The racing movie plays fast and loose with the facts, but some of its most unbelievable details are straight from the record books.
To say that Ford v. Ferrari plays fast and loose with the facts is arguably to miss the point. Nevertheless, gearheads, automotive historians, and former business colleagues of Ford Senior Vice President Leo Beebe will find a lot to quibble about in this dramatization of the Ford Motor Company’s historic first win over its Italian rival at France’s 24 Hours of Le Mans in 1966, which takes its inspiration from A.J. Baime’s nonfiction book Go Like Hell: Ford, Ferrari, and Their Battle for Speed and Glory at Le Mans.
In one of the many rousing sales pitches that Matt Damon’s race car driver–turned–race car maker Carroll Shelby delivers in the film, he solemnly promises, “We’re going to make history.” And although there’s not much evidence that Shelby actually delivered this pep talk in the 1960s, he certainly said it later when Shelby American and Ford teamed up again in 2008. So, when is Ford v. Ferrari remaking history, when is it at least being true to the spirit of the story, and when is it simply printing the legend? To use another (but sadly not the last) racing metaphor, let’s take a look under the hood.
Grandson of the founding Ford of Ford Motor, Henry Ford II (Tracy Letts), who really was nicknamed “Hank the Deuce,” is portrayed as both an imposing captain of industry and a neurotic beneficiary of his family’s largesse in Ford v. Ferrari. One factual aspect of the dynamic as portrayed in the film is that Ford II and his subordinate executives—including Ford’s then–vice president and general manager, Lee Iacocca—did see success on the European racing circuit as a shortcut to the kind of youthful mod glamour that might appeal to a new generation of American car buyers. And Ford’s plan to spare no expense on this project was indeed inspired by Italian car designer Enzo Ferrari’s showy and vulgar rejection of Ford’s acquisition offer and the restricted terms of its Ferrari-Ford racing team proposal. Ford II’s reaction to this slight, as reported in real life, “All right, we’ll beat his ass. We’re going to race him,” was somewhat more decorous than what erupts from the mouth of Ford v. Ferrari’s Ford II upon hearing this news: “We are gonna bury that greasy wop.”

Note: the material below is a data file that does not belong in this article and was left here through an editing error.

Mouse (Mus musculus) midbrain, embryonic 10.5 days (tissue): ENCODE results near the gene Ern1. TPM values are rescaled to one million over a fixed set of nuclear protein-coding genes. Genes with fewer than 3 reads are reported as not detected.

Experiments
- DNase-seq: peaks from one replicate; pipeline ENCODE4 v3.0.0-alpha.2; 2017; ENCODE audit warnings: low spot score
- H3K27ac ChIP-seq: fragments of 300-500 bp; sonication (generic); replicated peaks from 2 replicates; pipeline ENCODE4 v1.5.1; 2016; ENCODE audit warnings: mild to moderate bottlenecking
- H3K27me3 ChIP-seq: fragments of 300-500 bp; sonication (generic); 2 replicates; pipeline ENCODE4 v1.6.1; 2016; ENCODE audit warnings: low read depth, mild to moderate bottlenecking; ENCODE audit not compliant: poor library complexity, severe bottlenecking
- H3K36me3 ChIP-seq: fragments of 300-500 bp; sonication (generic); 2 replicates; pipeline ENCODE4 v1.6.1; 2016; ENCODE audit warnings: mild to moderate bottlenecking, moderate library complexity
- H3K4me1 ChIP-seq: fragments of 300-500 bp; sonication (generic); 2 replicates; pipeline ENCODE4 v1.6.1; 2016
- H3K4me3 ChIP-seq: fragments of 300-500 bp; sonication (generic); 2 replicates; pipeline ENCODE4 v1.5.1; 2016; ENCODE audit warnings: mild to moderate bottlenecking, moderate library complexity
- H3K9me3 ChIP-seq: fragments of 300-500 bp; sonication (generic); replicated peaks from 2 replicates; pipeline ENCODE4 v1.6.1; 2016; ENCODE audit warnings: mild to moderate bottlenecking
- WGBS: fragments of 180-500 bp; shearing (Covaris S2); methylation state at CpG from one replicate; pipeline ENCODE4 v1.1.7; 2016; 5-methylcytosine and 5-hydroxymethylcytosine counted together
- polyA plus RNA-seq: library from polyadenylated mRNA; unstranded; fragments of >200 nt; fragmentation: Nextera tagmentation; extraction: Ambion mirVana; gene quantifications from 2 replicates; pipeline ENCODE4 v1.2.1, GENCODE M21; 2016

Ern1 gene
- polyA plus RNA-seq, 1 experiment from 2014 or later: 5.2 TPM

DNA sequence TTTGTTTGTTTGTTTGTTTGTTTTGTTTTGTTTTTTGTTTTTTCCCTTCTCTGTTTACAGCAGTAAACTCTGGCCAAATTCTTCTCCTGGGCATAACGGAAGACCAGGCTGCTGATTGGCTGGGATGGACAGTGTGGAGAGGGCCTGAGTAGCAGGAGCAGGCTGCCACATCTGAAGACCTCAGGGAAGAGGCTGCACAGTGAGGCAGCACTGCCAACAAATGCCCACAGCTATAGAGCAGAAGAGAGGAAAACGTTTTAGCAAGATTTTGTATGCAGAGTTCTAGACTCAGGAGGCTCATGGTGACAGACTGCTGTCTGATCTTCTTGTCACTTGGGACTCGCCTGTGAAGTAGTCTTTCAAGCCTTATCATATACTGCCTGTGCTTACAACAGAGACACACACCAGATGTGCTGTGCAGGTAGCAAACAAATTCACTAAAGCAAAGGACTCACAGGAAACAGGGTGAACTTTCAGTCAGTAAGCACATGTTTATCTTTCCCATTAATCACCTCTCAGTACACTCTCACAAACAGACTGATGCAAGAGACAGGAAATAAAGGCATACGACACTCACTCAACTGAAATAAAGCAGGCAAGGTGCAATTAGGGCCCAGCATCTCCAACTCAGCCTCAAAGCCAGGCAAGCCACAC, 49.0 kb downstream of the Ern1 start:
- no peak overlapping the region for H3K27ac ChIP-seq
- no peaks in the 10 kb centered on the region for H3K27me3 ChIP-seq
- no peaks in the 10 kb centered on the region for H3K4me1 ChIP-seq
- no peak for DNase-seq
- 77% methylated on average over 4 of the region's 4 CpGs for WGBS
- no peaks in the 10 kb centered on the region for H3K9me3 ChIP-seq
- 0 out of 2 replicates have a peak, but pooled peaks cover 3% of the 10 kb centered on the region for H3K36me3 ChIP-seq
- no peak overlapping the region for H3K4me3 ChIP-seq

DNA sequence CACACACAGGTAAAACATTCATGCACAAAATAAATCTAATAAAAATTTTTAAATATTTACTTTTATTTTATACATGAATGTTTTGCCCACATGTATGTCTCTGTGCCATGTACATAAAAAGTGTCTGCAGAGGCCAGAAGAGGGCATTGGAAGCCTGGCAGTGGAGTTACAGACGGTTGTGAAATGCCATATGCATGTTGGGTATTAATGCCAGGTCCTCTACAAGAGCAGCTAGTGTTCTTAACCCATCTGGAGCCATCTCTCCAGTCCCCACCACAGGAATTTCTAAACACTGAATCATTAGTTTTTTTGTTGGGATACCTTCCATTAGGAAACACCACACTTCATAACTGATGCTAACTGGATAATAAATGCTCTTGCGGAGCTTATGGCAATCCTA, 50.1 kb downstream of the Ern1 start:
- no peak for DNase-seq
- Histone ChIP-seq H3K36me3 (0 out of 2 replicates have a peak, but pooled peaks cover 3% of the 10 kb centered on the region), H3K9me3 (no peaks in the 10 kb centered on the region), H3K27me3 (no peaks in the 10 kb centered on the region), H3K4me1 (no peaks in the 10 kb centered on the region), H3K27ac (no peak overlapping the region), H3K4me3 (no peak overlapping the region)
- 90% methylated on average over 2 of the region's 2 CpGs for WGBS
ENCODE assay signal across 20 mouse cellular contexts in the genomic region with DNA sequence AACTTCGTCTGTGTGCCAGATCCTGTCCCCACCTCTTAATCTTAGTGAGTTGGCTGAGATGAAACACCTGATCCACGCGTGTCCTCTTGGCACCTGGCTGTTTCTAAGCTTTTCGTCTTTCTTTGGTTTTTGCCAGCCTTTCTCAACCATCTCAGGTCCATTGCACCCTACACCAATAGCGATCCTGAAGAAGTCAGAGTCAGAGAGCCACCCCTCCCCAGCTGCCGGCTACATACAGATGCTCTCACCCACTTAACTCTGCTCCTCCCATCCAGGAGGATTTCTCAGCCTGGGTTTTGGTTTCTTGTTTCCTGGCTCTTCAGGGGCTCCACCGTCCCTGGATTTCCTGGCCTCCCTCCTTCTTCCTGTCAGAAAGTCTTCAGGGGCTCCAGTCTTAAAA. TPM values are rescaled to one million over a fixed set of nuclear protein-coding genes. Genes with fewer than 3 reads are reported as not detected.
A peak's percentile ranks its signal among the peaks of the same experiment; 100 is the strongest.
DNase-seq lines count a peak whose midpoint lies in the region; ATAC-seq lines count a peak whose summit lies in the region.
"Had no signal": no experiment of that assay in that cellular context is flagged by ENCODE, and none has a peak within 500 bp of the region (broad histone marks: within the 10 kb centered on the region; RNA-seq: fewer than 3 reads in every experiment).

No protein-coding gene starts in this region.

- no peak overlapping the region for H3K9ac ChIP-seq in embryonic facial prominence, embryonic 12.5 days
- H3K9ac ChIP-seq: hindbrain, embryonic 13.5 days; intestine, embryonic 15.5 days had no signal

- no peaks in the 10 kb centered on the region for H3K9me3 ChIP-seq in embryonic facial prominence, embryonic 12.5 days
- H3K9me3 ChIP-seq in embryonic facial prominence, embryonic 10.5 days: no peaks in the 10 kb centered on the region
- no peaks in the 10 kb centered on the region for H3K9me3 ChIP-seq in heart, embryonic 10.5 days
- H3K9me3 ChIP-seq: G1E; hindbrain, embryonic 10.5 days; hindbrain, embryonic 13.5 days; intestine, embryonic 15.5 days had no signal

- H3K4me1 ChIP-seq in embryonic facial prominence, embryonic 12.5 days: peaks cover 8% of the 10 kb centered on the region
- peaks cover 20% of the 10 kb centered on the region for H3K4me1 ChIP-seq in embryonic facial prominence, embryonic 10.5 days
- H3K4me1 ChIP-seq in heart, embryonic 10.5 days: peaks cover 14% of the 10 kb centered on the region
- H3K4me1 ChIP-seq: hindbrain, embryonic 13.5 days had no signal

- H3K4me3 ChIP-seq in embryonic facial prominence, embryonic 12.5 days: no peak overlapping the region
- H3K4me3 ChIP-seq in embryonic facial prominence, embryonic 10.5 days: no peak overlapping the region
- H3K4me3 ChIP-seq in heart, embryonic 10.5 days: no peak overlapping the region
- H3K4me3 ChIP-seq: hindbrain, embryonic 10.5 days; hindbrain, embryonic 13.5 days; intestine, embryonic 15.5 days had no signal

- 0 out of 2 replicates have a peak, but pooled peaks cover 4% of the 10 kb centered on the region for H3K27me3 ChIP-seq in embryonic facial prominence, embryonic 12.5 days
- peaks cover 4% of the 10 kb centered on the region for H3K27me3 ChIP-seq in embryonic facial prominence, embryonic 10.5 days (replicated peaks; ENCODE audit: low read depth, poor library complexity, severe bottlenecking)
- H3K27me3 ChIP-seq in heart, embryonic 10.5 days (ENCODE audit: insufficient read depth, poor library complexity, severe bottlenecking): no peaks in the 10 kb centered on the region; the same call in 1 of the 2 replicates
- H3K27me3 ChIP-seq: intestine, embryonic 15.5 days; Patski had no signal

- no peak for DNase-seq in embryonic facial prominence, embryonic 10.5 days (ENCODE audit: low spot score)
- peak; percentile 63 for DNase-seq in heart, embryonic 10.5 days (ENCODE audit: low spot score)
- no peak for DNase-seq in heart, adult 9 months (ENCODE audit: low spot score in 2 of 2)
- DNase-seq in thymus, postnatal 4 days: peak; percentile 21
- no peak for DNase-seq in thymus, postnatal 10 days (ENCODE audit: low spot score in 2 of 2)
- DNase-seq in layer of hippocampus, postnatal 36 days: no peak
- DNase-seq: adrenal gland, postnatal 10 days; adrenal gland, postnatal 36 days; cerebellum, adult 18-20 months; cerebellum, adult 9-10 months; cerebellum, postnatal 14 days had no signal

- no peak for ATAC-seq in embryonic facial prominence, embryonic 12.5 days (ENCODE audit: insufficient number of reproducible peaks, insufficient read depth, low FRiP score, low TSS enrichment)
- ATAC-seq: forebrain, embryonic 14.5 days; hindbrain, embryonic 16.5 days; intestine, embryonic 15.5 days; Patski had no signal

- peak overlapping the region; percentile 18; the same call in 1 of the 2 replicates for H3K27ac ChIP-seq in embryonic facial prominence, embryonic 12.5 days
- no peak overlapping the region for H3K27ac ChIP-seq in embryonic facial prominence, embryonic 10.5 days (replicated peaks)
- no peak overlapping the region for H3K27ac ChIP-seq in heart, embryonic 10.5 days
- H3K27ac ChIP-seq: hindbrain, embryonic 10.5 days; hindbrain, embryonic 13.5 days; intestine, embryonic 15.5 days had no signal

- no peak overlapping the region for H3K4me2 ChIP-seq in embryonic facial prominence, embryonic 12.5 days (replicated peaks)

The movie also streamlines the Ford team to a size more suitable for a feature film. Ford’s first two defeats at Le Mans in 1964 and ’65 were overseen by another persnickety Brit, John “Pappy” Wyer, Shelby’s former boss on Aston Martin’s racing team, but Pappy did get into heated arguments with Ford exec Beebe over the firm’s micromanagement by committee—similar to the ones shown between Shelby and Beebe in the movie.
Though the scenes of conflict within the team, pitting sleazy marketing guys against maverick racing savants, have some basis in reality, they are embellished. Shelby never locked Beebe in an office to get a private audience with Ford, according to Frank Comstock, a journalist and former student of Beebe’s. That said, Beebe did object to risks Miles took at the 12 Hours of Sebring race in Florida and later at Le Mans that he felt were unnecessary—although not to the extent that Carroll Shelby ever felt the need to bet his entire business on Miles’ success, “lock, stock, and brand,” or walk onto the shoulder of the track with a sign reading “7,000+ go like hell.”